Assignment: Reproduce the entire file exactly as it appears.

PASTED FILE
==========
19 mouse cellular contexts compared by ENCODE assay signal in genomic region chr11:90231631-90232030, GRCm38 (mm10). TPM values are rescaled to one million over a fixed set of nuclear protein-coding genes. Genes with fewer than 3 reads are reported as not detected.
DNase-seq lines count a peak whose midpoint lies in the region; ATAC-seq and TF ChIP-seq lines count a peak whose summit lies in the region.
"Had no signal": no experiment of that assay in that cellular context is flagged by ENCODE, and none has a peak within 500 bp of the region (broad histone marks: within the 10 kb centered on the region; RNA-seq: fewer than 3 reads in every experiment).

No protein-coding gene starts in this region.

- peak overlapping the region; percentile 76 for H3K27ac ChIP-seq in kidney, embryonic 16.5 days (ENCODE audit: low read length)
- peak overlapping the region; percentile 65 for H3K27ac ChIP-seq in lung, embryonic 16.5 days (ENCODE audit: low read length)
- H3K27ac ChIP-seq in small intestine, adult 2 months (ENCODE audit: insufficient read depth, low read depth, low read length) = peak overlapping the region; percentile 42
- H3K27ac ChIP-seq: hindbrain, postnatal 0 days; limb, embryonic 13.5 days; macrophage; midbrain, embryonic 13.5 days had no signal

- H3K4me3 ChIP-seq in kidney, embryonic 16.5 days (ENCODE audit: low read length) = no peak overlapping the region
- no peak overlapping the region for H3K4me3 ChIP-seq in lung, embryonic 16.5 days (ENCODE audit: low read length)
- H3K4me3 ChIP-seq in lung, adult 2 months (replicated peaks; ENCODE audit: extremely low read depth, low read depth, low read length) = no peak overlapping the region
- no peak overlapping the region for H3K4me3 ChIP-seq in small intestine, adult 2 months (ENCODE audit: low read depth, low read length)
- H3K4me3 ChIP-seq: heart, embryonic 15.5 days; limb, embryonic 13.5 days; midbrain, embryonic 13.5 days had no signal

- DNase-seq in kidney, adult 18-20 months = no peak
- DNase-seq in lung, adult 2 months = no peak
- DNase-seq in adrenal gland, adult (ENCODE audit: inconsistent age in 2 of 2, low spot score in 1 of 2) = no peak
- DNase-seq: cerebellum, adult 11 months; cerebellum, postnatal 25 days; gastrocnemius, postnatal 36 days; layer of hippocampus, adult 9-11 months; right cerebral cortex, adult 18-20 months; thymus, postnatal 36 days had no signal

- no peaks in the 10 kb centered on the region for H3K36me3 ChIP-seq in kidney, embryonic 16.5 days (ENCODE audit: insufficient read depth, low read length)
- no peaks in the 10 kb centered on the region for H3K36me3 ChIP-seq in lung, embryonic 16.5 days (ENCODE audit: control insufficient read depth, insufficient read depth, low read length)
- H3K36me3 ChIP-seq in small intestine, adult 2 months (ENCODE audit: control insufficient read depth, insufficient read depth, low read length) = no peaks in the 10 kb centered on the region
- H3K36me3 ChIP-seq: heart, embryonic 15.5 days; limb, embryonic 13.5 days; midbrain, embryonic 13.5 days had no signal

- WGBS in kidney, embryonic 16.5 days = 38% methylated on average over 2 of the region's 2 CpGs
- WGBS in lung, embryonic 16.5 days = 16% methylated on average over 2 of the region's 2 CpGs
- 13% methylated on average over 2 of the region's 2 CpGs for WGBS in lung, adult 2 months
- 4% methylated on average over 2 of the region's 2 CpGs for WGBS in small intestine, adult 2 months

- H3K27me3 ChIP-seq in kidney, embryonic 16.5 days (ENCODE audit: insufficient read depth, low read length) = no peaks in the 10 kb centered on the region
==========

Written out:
19 mouse cellular contexts compared by ENCODE assay signal in genomic region chr11:90231631-90232030, GRCm38 (mm10). TPM values are rescaled to one million over a fixed set of nuclear protein-coding genes. Genes with fewer than 3 reads are reported as not detected.
DNase-seq lines count a peak whose midpoint lies in the region; ATAC-seq and TF ChIP-seq lines count a peak whose summit lies in the region.
"Had no signal": no experiment of that assay in that cellular context is flagged by ENCODE, and none has a peak within 500 bp of the region (broad histone marks: within the 10 kb centered on the region; RNA-seq: fewer than 3 reads in every experiment).

No protein-coding gene starts in this region.

- peak overlapping the region; percentile 76 for H3K27ac ChIP-seq in kidney, embryonic 16.5 days (ENCODE audit: low read length)
- peak overlapping the region; percentile 65 for H3K27ac ChIP-seq in lung, embryonic 16.5 days (ENCODE audit: low read length)
- H3K27ac ChIP-seq in small intestine, adult 2 months (ENCODE audit: insufficient read depth, low read depth, low read length) = peak overlapping the region; percentile 42
- H3K27ac ChIP-seq: hindbrain, postnatal 0 days; limb, embryonic 13.5 days; macrophage; midbrain, embryonic 13.5 days had no signal

- H3K4me3 ChIP-seq in kidney, embryonic 16.5 days (ENCODE audit: low read length) = no peak overlapping the region
- no peak overlapping the region for H3K4me3 ChIP-seq in lung, embryonic 16.5 days (ENCODE audit: low read length)
- H3K4me3 ChIP-seq in lung, adult 2 months (replicated peaks; ENCODE audit: extremely low read depth, low read depth, low read length) = no peak overlapping the region
- no peak overlapping the region for H3K4me3 ChIP-seq in small intestine, adult 2 months (ENCODE audit: low read depth, low read length)
- H3K4me3 ChIP-seq: heart, embryonic 15.5 days; limb, embryonic 13.5 days; midbrain, embryonic 13.5 days had no signal

- DNase-seq in kidney, adult 18-20 months = no peak
- DNase-seq in lung, adult 2 months = no peak
- DNase-seq in adrenal gland, adult (ENCODE audit: inconsistent age in 2 of 2, low spot score in 1 of 2) = no peak
- DNase-seq: cerebellum, adult 11 months; cerebellum, postnatal 25 days; gastrocnemius, postnatal 36 days; layer of hippocampus, adult 9-11 months; right cerebral cortex, adult 18-20 months; thymus, postnatal 36 days had no signal

- no peaks in the 10 kb centered on the region for H3K36me3 ChIP-seq in kidney, embryonic 16.5 days (ENCODE audit: insufficient read depth, low read length)
- no peaks in the 10 kb centered on the region for H3K36me3 ChIP-seq in lung, embryonic 16.5 days (ENCODE audit: control insufficient read depth, insufficient read depth, low read length)
- H3K36me3 ChIP-seq in small intestine, adult 2 months (ENCODE audit: control insufficient read depth, insufficient read depth, low read length) = no peaks in the 10 kb centered on the region
- H3K36me3 ChIP-seq: heart, embryonic 15.5 days; limb, embryonic 13.5 days; midbrain, embryonic 13.5 days had no signal

- WGBS in kidney, embryonic 16.5 days = 38% methylated on average over 2 of the region's 2 CpGs
- WGBS in lung, embryonic 16.5 days = 16% methylated on average over 2 of the region's 2 CpGs
- 13% methylated on average over 2 of the region's 2 CpGs for WGBS in lung, adult 2 months
- 4% methylated on average over 2 of the region's 2 CpGs for WGBS in small intestine, adult 2 months

- H3K27me3 ChIP-seq in kidney, embryonic 16.5 days (ENCODE audit: insufficient read depth, low read length) = no peaks in the 10 kb centered on the region